"A picture is worth a thousand words", images can improve conversion rate and support the story told by the text content, images also are big part of the brand identity. Few points to consider while evaluating if images can improve conversions or not:

  • Clear and tell a story.
  • Text is easy to read inside the image.
  • They support the product or the service offered on the website.
  • They evoke emotions.
  • They help clarifying a confusing concept.
  • They are original and look professional with a high quality (no stock photos).

Background images can work better with a colourful overlay that matches brand colours, which will reduce brightness and complexity for the image, for text that will come at the top of a background image use solid background container.

Step 7 - CTA and distraction:

Key-points when designing and placing a CTA:

  • Make it visible (above the fold or close to triggers)
  • Make it clear that it is clickable (frame it with a shade) and include actionable text in it like "buy now" or "read more".
  • Respect human attention ratio, do not place too many CTAs on a page and get them to compete with each others.

Step 8 - Trust elements and security:

Unless you are a big brand there is a good chance that first time visitors do not know you yet so you need to increase their trust level, and decrease their anxiety which could be preventing them taking the actions you want them to take, here are few elements that you can include on the website to address that:

  • Media mentions (i.e. as seen on CNN, you can include a logo with a link to reference your media mention).
  • Awards and achievements.
  • Partnerships.
  • Case studies and surveys.
  • Client lists with their logos.
  • Security badges (work well for shopping carts).

Step 9 - Remove fear:

Remove fear by using guarantees/security seals: Survey your customers for their pre-purchase concerns then formulate guarantees which pre-empt these concerns. Possible messages that can help to remove fear:

  • 30-day product guarantee.
  • Same day shipping.
  • Lowest price guaranteed.
  • Largest range of products.
  • No contracts cancel anytime.
  • Include the services or the products prices clearly where possible (in other words avoid the request a quote button).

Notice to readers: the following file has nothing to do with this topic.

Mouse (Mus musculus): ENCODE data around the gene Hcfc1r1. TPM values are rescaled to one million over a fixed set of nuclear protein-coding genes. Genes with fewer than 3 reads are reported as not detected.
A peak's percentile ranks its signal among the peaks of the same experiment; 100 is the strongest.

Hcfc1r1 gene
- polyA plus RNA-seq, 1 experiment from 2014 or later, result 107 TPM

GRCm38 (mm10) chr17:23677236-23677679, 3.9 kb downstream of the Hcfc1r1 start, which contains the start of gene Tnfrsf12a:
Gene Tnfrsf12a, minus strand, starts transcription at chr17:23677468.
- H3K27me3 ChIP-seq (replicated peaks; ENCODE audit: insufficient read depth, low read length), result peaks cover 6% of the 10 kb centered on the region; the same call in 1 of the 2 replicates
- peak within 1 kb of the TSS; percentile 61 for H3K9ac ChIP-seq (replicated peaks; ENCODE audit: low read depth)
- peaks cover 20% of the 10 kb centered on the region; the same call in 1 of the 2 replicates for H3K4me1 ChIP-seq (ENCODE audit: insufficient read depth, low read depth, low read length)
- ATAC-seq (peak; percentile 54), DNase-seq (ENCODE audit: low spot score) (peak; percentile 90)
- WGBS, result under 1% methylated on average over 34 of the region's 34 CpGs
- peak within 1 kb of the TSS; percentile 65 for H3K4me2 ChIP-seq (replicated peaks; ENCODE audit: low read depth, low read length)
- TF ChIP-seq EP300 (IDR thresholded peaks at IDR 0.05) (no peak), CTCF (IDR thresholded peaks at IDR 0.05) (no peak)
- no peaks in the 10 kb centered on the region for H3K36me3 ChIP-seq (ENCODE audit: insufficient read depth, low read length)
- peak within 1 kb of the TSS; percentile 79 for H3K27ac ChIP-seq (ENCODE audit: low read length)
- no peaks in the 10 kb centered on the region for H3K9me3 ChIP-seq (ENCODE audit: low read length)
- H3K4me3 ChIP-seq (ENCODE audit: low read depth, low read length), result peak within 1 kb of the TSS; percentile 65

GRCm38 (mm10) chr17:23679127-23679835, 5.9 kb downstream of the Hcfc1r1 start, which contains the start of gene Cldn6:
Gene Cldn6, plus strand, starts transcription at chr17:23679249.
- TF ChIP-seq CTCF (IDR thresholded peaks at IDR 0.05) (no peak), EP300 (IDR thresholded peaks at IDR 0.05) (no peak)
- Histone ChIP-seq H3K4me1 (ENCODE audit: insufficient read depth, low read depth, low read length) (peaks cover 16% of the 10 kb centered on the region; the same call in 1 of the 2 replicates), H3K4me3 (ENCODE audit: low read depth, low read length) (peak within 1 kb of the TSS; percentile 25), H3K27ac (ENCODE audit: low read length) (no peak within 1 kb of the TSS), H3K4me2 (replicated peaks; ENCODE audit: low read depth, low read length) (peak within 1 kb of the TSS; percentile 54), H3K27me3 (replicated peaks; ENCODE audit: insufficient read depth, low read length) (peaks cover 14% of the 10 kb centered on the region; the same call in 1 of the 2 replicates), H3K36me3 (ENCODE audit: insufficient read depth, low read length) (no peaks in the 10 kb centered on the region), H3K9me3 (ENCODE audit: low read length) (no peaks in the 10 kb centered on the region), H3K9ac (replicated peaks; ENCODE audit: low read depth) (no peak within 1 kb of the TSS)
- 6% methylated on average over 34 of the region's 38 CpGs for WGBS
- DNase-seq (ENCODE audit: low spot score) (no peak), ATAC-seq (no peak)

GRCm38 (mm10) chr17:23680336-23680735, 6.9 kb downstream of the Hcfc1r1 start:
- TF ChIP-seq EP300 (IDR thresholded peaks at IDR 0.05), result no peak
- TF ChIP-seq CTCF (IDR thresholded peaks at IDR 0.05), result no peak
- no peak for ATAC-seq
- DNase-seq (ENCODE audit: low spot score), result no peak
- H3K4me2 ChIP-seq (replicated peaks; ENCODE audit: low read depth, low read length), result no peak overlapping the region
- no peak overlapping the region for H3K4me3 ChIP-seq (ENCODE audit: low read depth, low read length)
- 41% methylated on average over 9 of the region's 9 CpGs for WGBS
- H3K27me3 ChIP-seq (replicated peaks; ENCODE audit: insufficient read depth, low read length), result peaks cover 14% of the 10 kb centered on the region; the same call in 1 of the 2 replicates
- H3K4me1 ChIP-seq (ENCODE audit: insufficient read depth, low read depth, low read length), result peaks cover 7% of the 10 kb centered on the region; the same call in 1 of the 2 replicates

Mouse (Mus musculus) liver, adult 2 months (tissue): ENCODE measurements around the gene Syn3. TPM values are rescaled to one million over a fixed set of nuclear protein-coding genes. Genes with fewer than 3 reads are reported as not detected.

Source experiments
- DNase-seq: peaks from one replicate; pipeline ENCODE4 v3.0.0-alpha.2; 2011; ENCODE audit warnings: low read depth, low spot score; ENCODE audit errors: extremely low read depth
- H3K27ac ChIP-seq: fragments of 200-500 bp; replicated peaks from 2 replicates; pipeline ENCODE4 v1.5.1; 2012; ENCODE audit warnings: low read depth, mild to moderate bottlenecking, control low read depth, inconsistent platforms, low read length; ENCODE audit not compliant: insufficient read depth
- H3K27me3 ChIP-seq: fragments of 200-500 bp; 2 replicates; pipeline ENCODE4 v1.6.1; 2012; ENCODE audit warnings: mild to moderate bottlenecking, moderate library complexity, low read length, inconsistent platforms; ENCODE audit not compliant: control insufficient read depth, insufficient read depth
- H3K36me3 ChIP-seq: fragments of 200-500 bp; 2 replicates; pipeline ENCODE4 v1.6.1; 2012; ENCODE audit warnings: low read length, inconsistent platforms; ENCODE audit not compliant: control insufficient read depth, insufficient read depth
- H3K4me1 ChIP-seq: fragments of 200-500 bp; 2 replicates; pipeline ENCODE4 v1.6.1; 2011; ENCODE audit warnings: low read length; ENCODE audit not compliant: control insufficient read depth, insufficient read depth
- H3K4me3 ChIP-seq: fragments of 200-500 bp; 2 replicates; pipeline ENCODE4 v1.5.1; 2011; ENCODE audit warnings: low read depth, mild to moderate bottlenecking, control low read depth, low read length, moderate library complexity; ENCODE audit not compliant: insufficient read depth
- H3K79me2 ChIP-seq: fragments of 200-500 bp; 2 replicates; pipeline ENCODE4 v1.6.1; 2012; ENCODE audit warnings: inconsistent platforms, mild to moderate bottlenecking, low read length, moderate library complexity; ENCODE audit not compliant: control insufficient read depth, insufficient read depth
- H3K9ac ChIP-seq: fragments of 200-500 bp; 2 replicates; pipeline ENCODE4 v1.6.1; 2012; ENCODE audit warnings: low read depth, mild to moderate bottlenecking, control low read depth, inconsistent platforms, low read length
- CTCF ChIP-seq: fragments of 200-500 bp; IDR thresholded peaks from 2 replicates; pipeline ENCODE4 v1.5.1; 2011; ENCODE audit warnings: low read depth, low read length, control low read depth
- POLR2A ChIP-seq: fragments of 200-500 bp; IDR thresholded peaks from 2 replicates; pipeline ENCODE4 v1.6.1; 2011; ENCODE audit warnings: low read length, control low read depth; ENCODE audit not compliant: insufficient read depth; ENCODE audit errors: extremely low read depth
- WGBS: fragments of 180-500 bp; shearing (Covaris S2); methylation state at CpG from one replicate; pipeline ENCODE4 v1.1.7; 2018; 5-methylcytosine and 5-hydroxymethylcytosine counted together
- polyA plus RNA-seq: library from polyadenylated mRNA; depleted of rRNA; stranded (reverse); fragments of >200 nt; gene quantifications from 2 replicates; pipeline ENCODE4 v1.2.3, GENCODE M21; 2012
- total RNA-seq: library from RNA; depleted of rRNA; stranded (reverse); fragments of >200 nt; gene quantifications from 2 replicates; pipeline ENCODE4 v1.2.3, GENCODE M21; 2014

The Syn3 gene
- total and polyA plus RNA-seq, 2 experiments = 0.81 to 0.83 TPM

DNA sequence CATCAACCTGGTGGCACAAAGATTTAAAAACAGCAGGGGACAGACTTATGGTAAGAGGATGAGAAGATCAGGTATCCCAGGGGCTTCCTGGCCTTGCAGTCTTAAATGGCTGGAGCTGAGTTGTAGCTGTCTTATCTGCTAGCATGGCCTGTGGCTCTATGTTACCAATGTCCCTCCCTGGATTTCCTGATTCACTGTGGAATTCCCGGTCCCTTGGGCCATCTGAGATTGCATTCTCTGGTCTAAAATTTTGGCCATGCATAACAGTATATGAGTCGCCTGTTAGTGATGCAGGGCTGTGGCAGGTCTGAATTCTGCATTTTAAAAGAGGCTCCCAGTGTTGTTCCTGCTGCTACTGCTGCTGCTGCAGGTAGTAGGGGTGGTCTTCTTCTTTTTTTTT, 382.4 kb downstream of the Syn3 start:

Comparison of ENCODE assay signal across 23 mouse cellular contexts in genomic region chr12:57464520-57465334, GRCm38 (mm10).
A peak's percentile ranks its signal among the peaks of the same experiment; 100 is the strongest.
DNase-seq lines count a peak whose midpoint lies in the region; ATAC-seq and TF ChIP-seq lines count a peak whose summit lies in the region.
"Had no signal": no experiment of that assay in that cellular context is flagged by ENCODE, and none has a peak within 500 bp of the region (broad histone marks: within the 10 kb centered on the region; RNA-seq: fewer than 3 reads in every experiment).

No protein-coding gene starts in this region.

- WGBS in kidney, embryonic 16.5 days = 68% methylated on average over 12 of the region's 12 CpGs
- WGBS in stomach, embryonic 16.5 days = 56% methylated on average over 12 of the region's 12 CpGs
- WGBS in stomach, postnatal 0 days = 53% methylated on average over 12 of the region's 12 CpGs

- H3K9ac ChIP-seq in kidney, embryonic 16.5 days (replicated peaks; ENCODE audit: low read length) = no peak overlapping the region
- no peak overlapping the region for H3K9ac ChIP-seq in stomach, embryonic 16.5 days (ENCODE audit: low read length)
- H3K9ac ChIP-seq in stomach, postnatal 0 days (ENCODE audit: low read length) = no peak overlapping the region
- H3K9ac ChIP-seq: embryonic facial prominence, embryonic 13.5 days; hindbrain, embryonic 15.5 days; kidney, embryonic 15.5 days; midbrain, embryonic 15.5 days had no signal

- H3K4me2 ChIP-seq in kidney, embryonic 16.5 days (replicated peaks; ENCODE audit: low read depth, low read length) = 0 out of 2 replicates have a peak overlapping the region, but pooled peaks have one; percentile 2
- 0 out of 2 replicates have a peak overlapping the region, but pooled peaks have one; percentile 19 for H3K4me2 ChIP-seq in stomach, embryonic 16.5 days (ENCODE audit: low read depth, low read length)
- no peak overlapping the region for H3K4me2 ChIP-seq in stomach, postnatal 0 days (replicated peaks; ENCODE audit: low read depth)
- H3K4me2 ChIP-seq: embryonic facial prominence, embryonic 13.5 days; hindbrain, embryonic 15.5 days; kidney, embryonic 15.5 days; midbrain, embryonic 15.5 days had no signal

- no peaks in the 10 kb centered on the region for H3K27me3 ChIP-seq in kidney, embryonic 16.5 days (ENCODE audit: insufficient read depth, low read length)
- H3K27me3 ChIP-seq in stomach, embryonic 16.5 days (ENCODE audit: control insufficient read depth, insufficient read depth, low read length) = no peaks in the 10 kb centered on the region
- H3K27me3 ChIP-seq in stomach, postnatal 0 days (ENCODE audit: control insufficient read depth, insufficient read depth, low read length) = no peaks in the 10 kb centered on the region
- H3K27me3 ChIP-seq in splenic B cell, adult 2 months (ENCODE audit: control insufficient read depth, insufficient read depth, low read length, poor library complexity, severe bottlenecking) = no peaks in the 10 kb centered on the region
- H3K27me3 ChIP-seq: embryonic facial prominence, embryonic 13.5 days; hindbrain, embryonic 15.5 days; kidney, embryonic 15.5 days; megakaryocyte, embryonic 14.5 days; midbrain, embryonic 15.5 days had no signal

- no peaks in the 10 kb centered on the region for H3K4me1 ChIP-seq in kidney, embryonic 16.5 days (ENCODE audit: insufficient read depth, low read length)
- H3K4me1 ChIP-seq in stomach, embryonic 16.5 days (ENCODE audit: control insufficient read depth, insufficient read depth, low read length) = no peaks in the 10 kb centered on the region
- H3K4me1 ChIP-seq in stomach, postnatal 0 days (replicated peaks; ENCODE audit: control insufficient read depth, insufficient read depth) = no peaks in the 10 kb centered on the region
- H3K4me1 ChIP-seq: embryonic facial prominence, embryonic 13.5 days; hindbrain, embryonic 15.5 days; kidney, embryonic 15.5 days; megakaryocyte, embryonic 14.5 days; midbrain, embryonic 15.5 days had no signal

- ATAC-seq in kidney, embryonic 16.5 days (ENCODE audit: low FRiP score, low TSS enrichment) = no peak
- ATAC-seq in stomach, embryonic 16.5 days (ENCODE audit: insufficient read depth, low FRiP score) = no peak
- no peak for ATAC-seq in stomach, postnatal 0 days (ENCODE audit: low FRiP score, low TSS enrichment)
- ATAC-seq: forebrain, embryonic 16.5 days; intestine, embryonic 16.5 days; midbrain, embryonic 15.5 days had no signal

Step 10 - User generated reviews and testimonial (social proof):

Social proof is an important part of CRO, customers buy products that make them feel good about themselves, products that change them and make them better, social proof will help customers to make a decision, feel confident about their choice and feel a part of something bigger. Popular forms of social proof:

  • Testimonials.
  • User gendered reviews.
  • Social media widgets.
  • Data/numbers "X customers served" "Y projects completed".

Step 11 - Users analysis:

Understanding the website demographics and user persona can help a lot with:

  • Improve messaging.
  • Identify needed shifts.
  • Flag technology needs.
  • Adjust PPC campaigns audience settings.

Step 12 - Sense of reciprocity:

Creating sense or reciprocity is a good way to improve conversion rate, it could be done in many different ways:

  • Free ebook.
  • Free consultation.
  • Free tutorial.
  • First month free no credit card required.

Step 13 - Forms:

Forms should:

  • Be as short as possible, long forms could be split into multiple pages.
  • Field labels must be clear and explain what information should go in each field.
  • Support auto filling.
  • Work well on mobile devices.
  • Fields with validation must show a clear message how to be corrected if filled wrong.

It is recommend to track form dropoff count for each field using tools like Hotjar and tweak the form based on the collected data.

Step 14 -Maximizing users value:

Offering users more help using online chat and chat bots is proved to improve conversion rate. Intercepting users that are exiting the website with a popup window giving them an offer or asking them to subscribe to the news letter can also improve conversion rate.

 

The 13 checking points above should help you to conduct an essential CRO audit without doing any A-B testing, if resources are limited this type of audits will be still helpful until you have enough resources to invest in a contentious A-B testing program.

 

 

Tracking & Analytics

How To Build Your Own Call Tracking System Using Twilio

This post is an extension to the previous post I did explaining how to connect Twilio to Google Sheets and Google Data Studio , the missing part in that post was how to designate different phone numbers to different mediums or sources of a website traffic, and this is what I will be covering in this post.

Step 1:

Decide what mediums or sources you want to track, the most basic tracking if you have a low budget is tracking three mediums: organic, paid and others, a more advanced tracking will be:

  • Organic Google
  • Organic Bing